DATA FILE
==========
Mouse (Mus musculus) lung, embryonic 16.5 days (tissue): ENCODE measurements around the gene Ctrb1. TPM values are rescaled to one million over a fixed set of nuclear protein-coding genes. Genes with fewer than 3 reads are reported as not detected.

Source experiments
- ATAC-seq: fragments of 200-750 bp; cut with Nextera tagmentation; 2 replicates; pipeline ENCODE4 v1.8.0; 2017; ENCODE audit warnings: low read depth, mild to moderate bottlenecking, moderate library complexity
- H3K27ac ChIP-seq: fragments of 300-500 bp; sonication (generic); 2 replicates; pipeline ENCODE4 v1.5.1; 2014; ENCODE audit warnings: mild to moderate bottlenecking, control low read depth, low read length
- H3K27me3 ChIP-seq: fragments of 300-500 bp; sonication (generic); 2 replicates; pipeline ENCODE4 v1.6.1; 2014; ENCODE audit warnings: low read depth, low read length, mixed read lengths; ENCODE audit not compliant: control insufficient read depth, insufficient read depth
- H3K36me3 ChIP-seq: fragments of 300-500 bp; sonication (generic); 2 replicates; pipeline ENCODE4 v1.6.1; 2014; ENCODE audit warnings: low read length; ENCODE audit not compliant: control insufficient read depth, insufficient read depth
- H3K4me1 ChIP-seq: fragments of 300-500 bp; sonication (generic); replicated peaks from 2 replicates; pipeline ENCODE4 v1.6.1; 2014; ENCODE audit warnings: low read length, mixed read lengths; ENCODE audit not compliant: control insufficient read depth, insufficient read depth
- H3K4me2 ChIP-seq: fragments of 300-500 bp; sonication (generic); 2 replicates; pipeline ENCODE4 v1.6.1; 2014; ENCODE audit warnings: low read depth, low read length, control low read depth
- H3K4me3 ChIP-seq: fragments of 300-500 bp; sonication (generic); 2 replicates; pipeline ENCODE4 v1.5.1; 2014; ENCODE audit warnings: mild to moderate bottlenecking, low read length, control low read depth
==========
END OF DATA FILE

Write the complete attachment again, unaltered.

Mouse (Mus musculus) lung, embryonic 16.5 days (tissue): ENCODE measurements around the gene Ctrb1. TPM values are rescaled to one million over a fixed set of nuclear protein-coding genes. Genes with fewer than 3 reads are reported as not detected.

Source experiments
- ATAC-seq: fragments of 200-750 bp; cut with Nextera tagmentation; 2 replicates; pipeline ENCODE4 v1.8.0; 2017; ENCODE audit warnings: low read depth, mild to moderate bottlenecking, moderate library complexity
- H3K27ac ChIP-seq: fragments of 300-500 bp; sonication (generic); 2 replicates; pipeline ENCODE4 v1.5.1; 2014; ENCODE audit warnings: mild to moderate bottlenecking, control low read depth, low read length
- H3K27me3 ChIP-seq: fragments of 300-500 bp; sonication (generic); 2 replicates; pipeline ENCODE4 v1.6.1; 2014; ENCODE audit warnings: low read depth, low read length, mixed read lengths; ENCODE audit not compliant: control insufficient read depth, insufficient read depth
- H3K36me3 ChIP-seq: fragments of 300-500 bp; sonication (generic); 2 replicates; pipeline ENCODE4 v1.6.1; 2014; ENCODE audit warnings: low read length; ENCODE audit not compliant: control insufficient read depth, insufficient read depth
- H3K4me1 ChIP-seq: fragments of 300-500 bp; sonication (generic); replicated peaks from 2 replicates; pipeline ENCODE4 v1.6.1; 2014; ENCODE audit warnings: low read length, mixed read lengths; ENCODE audit not compliant: control insufficient read depth, insufficient read depth
- H3K4me2 ChIP-seq: fragments of 300-500 bp; sonication (generic); 2 replicates; pipeline ENCODE4 v1.6.1; 2014; ENCODE audit warnings: low read depth, low read length, control low read depth
- H3K4me3 ChIP-seq: fragments of 300-500 bp; sonication (generic); 2 replicates; pipeline ENCODE4 v1.5.1; 2014; ENCODE audit warnings: mild to moderate bottlenecking, low read length, control low read depth